M9126.96.36.199-3 | Dress
About 1843-1846, 19th century
Fibre: silk (shot taffeta, passementerie), cotton (lining); bone; metal; Sewn (hand)
Gift of Mrs. J. Reid Hyde
© McCord Museum
Keywords: Dress (85)
By 1842, a new style of dress reveals a quality of restraint in overall colour and line. The two-piece dress, made of fashionable warp-printed taffeta in a muted colour, has a deep-pointed fitted bodice. It features a gathered bodice with an oval neckline bordered by shirring and long sleeves with mancherons set into low armscyes. The lower centre front of the bodice is gathered into horizontal lines of shirring which rise above the deep point. Braid trims the mancherons and embellishes the sleeves in an inverted V configuration at the sides. There are three bones on the front of the bodice and two side seams, and there is a back closure. The skirt has a bag pocket to the right and is gauged into the waistline. It is embellished in the front with four vertical narrow flat frills trimmed with braid, echoing the elongated line suggested by the point in the bodice. Bodices with similar gathering became fashionable from around 1843, and continued to be so into the fifties. A tight sleeve, in both long and short versions, was well-established by 1842. Godey's Lady's Book (March 1843, p. 156) noted that "Her Majesty was habited in an elegant evening costume... the corsage à point... very short tight sleeves." The method of gauging a skirt to a bodice predominated during the years 1841-1846. As well as in Philadelphia's Godey's Lady's Book, Montrealers could follow news of the latest styles elsewhere. For instance, the Montreal Gazette at this time published notes on London and Paris fashions; and The Illustrated London News, which likewise contained information on modish dress, and Punch, or the London Charivari, which often mocked the same, were imported into the city by mail steamer. (Excerpt from: BEAUDOIN-ROSS, Jacqueline. Form and Fashion : Nineteenth-Century Montreal Dress, McCord Museum of Canadian History, 1992, p. 26.)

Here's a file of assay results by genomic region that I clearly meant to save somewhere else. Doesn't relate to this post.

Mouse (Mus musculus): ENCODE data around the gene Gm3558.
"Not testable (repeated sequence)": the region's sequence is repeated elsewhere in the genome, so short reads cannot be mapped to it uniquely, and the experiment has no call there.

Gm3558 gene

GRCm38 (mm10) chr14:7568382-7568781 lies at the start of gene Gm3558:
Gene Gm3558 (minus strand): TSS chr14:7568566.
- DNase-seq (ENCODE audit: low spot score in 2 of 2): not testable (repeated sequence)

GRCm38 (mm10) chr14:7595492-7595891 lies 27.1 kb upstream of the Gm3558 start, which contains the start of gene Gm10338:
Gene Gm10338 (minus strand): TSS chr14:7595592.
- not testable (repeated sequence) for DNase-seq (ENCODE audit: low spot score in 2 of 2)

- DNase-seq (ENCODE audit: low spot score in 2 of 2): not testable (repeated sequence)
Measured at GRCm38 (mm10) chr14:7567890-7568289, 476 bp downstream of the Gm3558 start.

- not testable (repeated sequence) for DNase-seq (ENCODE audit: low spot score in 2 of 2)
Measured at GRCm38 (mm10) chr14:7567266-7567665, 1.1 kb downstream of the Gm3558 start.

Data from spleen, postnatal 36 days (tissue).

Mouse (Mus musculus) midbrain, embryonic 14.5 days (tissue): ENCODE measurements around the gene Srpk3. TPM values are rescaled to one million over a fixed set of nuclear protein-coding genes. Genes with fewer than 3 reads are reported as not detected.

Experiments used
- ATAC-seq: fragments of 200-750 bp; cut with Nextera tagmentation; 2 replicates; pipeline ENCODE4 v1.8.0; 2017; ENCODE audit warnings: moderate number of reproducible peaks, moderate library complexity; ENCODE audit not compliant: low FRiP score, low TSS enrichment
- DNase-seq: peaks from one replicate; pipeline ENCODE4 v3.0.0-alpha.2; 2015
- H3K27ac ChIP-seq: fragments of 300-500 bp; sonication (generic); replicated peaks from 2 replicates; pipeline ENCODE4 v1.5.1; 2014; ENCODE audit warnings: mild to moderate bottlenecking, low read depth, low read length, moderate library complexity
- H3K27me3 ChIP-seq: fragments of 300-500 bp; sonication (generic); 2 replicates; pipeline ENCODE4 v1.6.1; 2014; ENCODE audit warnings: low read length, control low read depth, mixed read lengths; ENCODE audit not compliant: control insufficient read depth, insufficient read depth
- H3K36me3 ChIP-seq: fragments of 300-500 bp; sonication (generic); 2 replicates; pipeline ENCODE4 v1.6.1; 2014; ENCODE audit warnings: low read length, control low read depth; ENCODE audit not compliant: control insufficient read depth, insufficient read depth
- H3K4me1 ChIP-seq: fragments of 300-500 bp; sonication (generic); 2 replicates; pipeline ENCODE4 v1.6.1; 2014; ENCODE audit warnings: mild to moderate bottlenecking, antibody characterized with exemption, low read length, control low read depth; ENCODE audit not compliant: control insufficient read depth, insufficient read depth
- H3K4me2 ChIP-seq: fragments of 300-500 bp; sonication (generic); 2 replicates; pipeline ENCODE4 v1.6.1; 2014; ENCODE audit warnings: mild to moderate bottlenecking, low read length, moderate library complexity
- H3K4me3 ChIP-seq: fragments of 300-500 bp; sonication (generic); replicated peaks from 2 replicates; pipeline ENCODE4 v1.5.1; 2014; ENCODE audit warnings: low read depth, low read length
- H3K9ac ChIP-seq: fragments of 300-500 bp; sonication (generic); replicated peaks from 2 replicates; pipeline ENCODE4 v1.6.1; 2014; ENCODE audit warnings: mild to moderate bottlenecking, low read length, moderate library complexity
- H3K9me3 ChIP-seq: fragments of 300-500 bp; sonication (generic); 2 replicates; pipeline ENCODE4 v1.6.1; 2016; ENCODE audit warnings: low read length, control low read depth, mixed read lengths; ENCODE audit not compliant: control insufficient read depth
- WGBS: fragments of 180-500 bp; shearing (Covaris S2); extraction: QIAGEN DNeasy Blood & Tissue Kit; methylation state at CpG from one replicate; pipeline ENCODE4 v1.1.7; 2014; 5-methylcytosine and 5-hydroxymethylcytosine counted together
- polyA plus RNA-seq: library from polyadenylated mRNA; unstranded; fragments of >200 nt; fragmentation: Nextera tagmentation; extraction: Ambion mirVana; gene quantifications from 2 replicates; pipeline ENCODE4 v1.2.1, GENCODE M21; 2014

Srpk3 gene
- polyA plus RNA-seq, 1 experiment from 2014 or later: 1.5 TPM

Keys to History
By 1842, dresses had become more subdued in overall colour and line. This two-piece dress is made of fashionable warp-printed taffeta in a muted colour. It features a fitted and gathered deep-pointed bodice with an oval neckline bordered by shirring and long sleeves with mancherons (sleeve caps) set into low armscyes (armholes). The lower centre front of the bodice is gathered into horizontal lines of shirring that rise above the deep point. Braid trims the mancherons and embellishes the sleeves in an inverted V configuration at the sides. The bodice is reinforced with three bones (stays) in the front and two in the side seams; it closes at the back. The skirt has a bag pocket on the right and is gauged (cartridge pleated) to the waistline. It is embellished in the front with four vertical, narrow flat frills trimmed with braid, echoing the elongated line suggested by the bodice point.
This dress is made of soft brown and blue shot-silk taffeta with tan motifs, and cream and light blue braid.
Thanks in part to various publications, Montreal was very well informed about fashion in the 19th century.
Gathered bodices came into vogue around 1843 and remained fashionable into the 1850s.
Mrs. W. R. Bertram owned this dress.